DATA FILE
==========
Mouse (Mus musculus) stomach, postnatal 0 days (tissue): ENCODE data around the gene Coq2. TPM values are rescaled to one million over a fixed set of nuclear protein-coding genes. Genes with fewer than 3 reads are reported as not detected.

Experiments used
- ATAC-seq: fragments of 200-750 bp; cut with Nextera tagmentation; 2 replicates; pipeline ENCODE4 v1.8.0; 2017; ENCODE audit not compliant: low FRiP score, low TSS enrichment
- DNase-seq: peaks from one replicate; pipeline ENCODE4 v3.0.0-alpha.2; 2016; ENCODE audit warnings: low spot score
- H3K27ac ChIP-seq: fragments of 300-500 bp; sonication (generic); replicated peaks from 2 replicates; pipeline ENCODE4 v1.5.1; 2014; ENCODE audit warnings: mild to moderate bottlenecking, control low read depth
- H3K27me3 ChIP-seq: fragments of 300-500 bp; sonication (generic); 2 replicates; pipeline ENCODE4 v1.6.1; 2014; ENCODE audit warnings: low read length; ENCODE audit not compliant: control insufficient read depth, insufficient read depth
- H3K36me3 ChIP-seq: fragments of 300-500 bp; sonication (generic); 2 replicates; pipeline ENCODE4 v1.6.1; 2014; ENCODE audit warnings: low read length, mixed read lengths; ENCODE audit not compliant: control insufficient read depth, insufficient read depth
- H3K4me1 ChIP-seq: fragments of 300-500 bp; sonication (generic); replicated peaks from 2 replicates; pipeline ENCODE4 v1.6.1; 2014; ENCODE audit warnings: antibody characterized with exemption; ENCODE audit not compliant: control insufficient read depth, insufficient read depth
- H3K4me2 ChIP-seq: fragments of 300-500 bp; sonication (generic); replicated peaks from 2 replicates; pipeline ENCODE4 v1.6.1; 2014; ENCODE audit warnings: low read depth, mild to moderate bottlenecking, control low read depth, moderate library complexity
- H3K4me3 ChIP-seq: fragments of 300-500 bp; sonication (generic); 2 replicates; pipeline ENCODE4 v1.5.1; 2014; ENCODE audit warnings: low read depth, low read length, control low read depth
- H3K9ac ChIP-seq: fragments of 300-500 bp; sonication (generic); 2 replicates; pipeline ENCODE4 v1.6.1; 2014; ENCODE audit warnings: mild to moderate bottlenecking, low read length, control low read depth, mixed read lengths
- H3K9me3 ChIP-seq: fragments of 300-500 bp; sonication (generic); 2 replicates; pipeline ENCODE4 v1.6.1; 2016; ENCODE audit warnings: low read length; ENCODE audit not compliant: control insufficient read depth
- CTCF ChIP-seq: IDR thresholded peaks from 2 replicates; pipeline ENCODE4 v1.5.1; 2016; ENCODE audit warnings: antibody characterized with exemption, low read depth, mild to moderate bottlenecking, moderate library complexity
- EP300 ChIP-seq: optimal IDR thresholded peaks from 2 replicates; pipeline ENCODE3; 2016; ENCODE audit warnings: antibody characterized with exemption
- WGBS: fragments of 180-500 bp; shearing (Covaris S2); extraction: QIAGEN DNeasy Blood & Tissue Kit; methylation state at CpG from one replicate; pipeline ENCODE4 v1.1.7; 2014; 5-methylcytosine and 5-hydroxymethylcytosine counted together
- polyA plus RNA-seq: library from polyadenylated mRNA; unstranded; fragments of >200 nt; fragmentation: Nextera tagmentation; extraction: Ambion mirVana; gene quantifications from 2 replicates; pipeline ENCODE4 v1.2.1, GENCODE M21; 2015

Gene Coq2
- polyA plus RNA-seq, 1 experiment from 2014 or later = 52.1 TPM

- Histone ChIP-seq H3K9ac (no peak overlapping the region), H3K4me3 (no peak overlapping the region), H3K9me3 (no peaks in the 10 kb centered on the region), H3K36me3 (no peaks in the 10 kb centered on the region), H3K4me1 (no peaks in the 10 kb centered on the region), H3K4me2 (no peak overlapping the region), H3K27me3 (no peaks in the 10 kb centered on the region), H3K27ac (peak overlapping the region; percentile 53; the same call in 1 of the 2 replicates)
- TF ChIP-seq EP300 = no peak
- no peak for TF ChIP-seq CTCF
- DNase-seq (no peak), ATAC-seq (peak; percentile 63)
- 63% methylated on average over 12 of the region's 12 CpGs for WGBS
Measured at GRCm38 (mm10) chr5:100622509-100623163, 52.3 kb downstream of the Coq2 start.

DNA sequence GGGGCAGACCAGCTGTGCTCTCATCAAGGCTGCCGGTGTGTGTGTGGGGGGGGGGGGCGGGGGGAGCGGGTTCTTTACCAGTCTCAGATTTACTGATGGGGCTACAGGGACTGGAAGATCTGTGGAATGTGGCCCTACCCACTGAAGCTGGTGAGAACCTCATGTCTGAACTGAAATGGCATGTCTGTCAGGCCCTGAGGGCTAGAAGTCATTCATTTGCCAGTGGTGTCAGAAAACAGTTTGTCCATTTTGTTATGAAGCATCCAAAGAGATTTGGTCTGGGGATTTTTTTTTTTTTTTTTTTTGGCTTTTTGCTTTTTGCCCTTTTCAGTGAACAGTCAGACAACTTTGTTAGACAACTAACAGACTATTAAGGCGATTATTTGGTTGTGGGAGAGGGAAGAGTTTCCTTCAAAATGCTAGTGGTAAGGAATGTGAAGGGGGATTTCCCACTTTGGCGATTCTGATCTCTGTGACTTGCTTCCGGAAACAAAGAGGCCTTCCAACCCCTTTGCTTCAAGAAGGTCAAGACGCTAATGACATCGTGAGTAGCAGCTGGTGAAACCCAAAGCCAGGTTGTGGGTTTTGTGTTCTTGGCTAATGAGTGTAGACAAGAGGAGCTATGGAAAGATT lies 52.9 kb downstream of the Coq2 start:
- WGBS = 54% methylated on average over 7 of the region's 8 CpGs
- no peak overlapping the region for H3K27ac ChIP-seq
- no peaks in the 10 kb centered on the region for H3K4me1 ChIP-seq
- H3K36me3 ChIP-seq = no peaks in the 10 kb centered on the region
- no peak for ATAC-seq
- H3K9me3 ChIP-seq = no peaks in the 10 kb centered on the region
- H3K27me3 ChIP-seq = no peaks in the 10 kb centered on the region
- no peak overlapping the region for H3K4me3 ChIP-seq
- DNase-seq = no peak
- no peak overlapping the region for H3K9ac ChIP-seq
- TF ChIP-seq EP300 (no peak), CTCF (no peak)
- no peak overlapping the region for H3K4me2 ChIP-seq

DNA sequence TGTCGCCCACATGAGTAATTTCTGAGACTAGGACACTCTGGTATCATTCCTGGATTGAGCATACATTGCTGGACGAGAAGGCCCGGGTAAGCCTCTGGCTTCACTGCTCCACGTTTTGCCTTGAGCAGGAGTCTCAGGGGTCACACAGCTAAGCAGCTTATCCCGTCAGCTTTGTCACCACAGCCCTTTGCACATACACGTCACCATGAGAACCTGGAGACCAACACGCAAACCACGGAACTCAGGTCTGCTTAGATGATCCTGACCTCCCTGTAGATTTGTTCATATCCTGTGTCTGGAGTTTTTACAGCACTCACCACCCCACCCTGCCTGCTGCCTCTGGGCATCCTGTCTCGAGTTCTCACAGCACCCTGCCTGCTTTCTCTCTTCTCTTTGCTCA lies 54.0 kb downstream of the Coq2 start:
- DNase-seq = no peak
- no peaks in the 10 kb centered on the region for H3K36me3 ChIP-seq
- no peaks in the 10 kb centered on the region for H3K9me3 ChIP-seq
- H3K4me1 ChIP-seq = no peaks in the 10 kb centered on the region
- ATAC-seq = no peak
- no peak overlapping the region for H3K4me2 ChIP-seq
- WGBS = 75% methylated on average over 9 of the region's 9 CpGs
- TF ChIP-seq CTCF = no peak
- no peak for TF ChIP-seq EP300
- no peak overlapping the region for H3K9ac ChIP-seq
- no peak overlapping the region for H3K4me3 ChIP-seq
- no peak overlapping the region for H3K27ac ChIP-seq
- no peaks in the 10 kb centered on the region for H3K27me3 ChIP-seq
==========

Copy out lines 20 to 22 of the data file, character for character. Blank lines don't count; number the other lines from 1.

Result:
- TF ChIP-seq EP300 = no peak
- no peak for TF ChIP-seq CTCF
- DNase-seq (no peak), ATAC-seq (peak; percentile 63)